[RndTbl] How does umask really work?

Gilles Detillieux grdetil at scrc.umanitoba.ca
Thu Feb 10 10:30:09 CST 2005

On Thursday, Feb 10, 2005, at 09:13 CST, John Lange wrote:
> On Thu, 2005-02-10 at 07:57, Sean A. Walberg wrote:
> >  
> > > IMHO there should be a kernel setting for this (
> > > /proc/sys/fs/filecreatemode /proc/sys/fs/dircreatemode seems logical).
> > 
> > Interesting idea, but by the time it gets to the kernel, it's really not 
> > aware if the mode it's getting is a default or something that you put in 
> > explicitly.  It just takes the number it gets, applies the umask, and 
> > moves on.
> Actually, after further thought, since umask is built into bash and has
> nothing to do with the kernel it makes little sense to have a kernel
> setting for this. Rather it should be a bash environment variable.

No, not quite.  There's a umask command that's built into the shell,
which just runs the umask() sytem call, to set the shell process's
umask in the kernel.  It's the kernel that does the eventual umask bit
twiddling, not bash.  The umask you set in the shell is also inherited
by processes that the shell runs, and if these processes run programs
that create files, the umask will still be used to turn off permission
bits in those files' modes.

> > So, to summarize:
> > 
> > - umask works more or less like you thought it did
> > - the reason the file was -x was because whatever application opened the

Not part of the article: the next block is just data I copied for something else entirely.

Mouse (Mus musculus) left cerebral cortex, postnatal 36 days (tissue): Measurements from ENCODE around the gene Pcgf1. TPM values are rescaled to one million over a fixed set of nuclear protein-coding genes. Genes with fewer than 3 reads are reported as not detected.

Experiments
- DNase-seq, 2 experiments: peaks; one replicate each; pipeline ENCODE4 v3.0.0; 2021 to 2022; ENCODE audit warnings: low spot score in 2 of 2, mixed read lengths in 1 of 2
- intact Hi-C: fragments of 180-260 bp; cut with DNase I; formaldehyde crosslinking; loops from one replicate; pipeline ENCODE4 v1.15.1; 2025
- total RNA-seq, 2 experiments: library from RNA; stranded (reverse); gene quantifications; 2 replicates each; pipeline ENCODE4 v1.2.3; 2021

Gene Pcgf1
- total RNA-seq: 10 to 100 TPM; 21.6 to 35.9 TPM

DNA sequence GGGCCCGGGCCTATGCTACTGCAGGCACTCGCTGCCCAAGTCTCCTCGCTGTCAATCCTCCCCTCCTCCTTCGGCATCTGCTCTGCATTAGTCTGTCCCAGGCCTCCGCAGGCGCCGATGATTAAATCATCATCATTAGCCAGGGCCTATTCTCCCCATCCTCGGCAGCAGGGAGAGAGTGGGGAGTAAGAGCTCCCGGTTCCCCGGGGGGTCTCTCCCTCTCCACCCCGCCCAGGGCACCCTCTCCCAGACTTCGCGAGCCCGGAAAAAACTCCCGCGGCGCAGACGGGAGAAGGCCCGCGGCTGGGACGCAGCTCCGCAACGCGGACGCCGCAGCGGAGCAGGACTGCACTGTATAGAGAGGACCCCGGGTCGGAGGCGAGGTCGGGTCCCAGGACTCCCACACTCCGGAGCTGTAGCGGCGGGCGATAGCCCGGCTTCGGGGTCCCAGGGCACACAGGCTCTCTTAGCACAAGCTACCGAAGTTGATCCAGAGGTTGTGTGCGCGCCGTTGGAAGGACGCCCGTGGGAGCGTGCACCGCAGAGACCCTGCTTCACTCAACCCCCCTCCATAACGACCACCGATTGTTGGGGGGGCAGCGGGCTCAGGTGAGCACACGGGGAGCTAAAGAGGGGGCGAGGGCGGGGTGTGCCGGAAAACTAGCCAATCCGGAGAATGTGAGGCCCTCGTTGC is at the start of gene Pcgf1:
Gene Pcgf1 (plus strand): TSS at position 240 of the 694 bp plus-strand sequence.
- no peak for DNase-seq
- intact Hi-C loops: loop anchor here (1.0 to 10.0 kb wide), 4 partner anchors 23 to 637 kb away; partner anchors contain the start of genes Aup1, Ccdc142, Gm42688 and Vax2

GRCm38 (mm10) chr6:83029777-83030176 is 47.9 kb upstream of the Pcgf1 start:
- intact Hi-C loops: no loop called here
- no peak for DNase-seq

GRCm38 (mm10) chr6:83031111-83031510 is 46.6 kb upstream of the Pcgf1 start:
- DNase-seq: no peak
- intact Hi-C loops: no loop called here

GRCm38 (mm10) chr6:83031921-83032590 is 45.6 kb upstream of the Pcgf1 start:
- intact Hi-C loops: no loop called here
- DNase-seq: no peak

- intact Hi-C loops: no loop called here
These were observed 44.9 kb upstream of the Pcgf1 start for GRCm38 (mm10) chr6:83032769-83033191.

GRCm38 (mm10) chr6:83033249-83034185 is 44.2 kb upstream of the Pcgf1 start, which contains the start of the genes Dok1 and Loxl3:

> > file wanted it that way, it had nothing to do with the umask
> Ok, that all makes perfect sense. The umask is applied against whatever
> mode the creating program requested.
> So the only remaining question is how do you get files created by bash
> (such as "echo > foo") to be executable by default? This is where it
> would be handy to have a bash environment variable that specifies your
> desired default mode.

No, the other remaining question is why you think whatever "foo" the
shell spits out to a file should be executable by default?  One would
hope that a bit of thought would go into the creation of an executable
file, whether a binary or a script.  Why make this the default, when the
majority of regular files on a file system don't contain executable code?

On Thursday, Feb 10, 2005, at 09:26 CST, John Lange wrote:
> On Thu, 2005-02-10 at 09:16, Gilles Detillieux wrote:
> >   When you create executable text files, i.e. scripts (shell,
> > awk, perl, etc.), then you can easily add execute permission with chmod
> > +x, but you'd only do that if you really want them to be run as
> > commands.  Why would you want execute permission on by default for all
> > regular files?
> Good point. I don't think you normally would. I just think it should be
> possible especially since all the tools are already there.
> If the default for created files was 777, then a umask of 133 would
> still create files with 644 which is exactly what is being done today
> with the added benefit of being able to set your umask to 022 and having
> files created with 755 should you have a need for that.
> This just makes more sense to me than the sort of half implementation of
> user controlled default modes which is bash/umask today.

But a umask of 133 would turn off execute (i.e. search or traversal)
permission on new directories by default.  So, either you're stuck
manually turning off execute permission on the majority of regular files
you create, or you're stuck manually turning on execute permission on
all the directories you create.  This makes more sense that having to
manually chmod the few executable script files you're likely to create,
after thinking about whether the code really is ready to execute?

Gilles R. Detillieux              E-mail: <grdetil at scrc.umanitoba.ca>
Spinal Cord Research Centre       WWW:    http://www.scrc.umanitoba.ca/
Dept. Physiology, U. of Manitoba  Winnipeg, MB  R3E 3J7  (Canada)

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